Would you clone your pet?

“I was so devastated by the loss of my dear Samantha, after 14 years together, that I just wanted to keep her with me in some way. It felt easier to let Sammie go if I knew I could keep some part of her alive, something that came from her DNA,” said Barbra Streisand in a frank and lengthy interview in Variety this week (March 2, 2018).

Apparently if you are rich enough and/or famous enough, you don’t need to experience grieving like the rest of the world. You just get yourself a clone of the deceased, and voila, life goes on…

Do I sound bitter? I am. No, not because I’m not rich and/or famous enough. No, I’m bitter because of people like Barbra Streisand who feel entitled to diminish the value of life by trying to cheat death.

I’ve given this a lot of thought. Tried very hard to understand the logic of it. Still came up empty. I don’t know about you, but for me each and every one of the pets who’ve owned me over the years, were each unique and so irreplaceable that the very idea of cloning one of them felt like…sacrilege.

Sadly this reminds me of people who divorce one spouse just to marry a look alike, soon to be divorced again. And the sick cycle continues…But that’s just me.

What’s your opinion?

8 Responses so far.

  1. Jeannie says:

    Besides the obvious—it’s simply too darned expensive as well as the creepiness factor—there are other factors. The personality of any animal, including humans, is determined by more than just genetics. How the animal is raised, the environment the animal lives in, interactions with others, training, diet, etc. all contribute to developing the personality. Precisely duplicating those conditions is impossible. Then there is the abysmal success rate of cloning.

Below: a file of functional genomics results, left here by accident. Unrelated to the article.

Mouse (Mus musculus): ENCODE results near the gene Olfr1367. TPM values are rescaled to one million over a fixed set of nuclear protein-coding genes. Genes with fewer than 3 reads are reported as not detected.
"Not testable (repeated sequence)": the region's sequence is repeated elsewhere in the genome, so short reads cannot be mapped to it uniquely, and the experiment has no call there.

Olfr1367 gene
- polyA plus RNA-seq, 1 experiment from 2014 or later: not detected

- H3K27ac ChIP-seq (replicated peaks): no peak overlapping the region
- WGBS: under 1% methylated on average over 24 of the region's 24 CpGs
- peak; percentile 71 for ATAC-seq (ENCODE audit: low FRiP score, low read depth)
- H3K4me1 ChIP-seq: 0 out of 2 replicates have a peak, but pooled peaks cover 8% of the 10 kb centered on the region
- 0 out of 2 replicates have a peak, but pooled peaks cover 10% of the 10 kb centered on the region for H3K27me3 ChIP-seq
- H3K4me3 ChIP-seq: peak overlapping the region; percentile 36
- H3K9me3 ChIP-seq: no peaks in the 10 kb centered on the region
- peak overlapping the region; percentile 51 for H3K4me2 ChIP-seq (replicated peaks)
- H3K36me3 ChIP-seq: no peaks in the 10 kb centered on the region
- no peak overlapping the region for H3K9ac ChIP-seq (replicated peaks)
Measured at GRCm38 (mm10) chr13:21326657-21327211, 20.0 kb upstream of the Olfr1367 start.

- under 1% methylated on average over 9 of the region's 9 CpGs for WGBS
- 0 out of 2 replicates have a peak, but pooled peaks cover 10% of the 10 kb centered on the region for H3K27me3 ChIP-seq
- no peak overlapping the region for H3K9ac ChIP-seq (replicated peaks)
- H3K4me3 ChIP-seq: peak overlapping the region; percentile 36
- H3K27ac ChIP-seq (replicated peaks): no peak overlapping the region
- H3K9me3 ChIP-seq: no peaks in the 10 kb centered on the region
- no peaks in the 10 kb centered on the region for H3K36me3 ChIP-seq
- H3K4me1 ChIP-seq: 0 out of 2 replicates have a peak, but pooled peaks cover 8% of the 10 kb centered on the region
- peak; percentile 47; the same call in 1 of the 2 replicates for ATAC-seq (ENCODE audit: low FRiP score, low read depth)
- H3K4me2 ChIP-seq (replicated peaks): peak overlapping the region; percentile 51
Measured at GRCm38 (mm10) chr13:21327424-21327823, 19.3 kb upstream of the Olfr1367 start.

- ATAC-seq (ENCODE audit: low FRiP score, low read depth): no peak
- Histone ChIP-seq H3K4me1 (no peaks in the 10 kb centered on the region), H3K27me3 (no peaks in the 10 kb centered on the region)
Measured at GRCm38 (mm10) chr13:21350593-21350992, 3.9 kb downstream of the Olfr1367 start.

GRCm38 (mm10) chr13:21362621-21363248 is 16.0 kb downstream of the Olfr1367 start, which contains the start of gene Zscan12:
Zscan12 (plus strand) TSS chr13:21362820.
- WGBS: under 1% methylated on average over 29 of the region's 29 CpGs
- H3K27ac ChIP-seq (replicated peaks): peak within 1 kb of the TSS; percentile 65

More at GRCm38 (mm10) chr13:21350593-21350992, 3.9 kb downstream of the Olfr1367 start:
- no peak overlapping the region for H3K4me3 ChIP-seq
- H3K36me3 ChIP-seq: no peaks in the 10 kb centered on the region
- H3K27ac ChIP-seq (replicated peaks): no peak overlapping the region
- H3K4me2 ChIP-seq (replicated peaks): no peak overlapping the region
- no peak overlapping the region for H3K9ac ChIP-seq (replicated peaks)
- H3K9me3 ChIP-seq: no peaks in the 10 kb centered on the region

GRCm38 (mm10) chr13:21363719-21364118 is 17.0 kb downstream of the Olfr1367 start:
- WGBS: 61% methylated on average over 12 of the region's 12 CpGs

Another factor to consider is our own memories of the beloved pet. We tend to remember only the good memories and suppress the bad ones. Even if the cloned pet developed exactly as the original one (not going to happen, though), we would probably be disappointed by the reality of what went on while the pet was maturing, such as the damaged furniture and clothing items, failures during housebreaking, misbehavior, etc.

    We change as we age. What we value and enjoy changes over time. Even the clone was to mature into having the exact same personality as the original (again, not going to happen), we would probably not appreciate the clone as much as the we did the original due our own changes.

    Finally, even if we could produce a clone that was identical in every way, physically and in personality, to the original pet (still not going to happen), we would be cheating ourselves of the opportunity to meet and love a pet who is different from the ones we already have known and loved. The new pet may be “better” or “worse” but it’s those differences that enrichen our lives.

  2. Debbie Franko says:

    I agree with you, Maria. With all the rescue animals in our country, just waiting for a forever home, why would a person pay to have their pet cloned? I think it devalues the life of the pet who passed. I also think that rich people have too much time and money on their hands and they come up with the strangest ideas! Next, she will want to put herself and her pets in the chamber with Walt Disney and be thawed out in 100 years.

    • Jeannie says:

      I certainly would NOT want to be frozen and thawed out 100 years later. The world is already changing faster than I can keep up with; imagine how behind I would be 100 years from now? It would be like reviving a cavewoman frozen in time.

    • I tried never to tell people how to spend their money, although that’s a valid point…and yes, it diminishes the life/value of the deceased pet. Again, my opinion. I wish I could save every living thing…getting emotional…ciao.

  3. Pat Wade says:

    As others have pointed out, we could rescue so many for the sum spent to clone one animal. And, of course, it won’t be the same pet. The personality may be similar, but it won’t be the same. What a waste of resources that could be put to better use.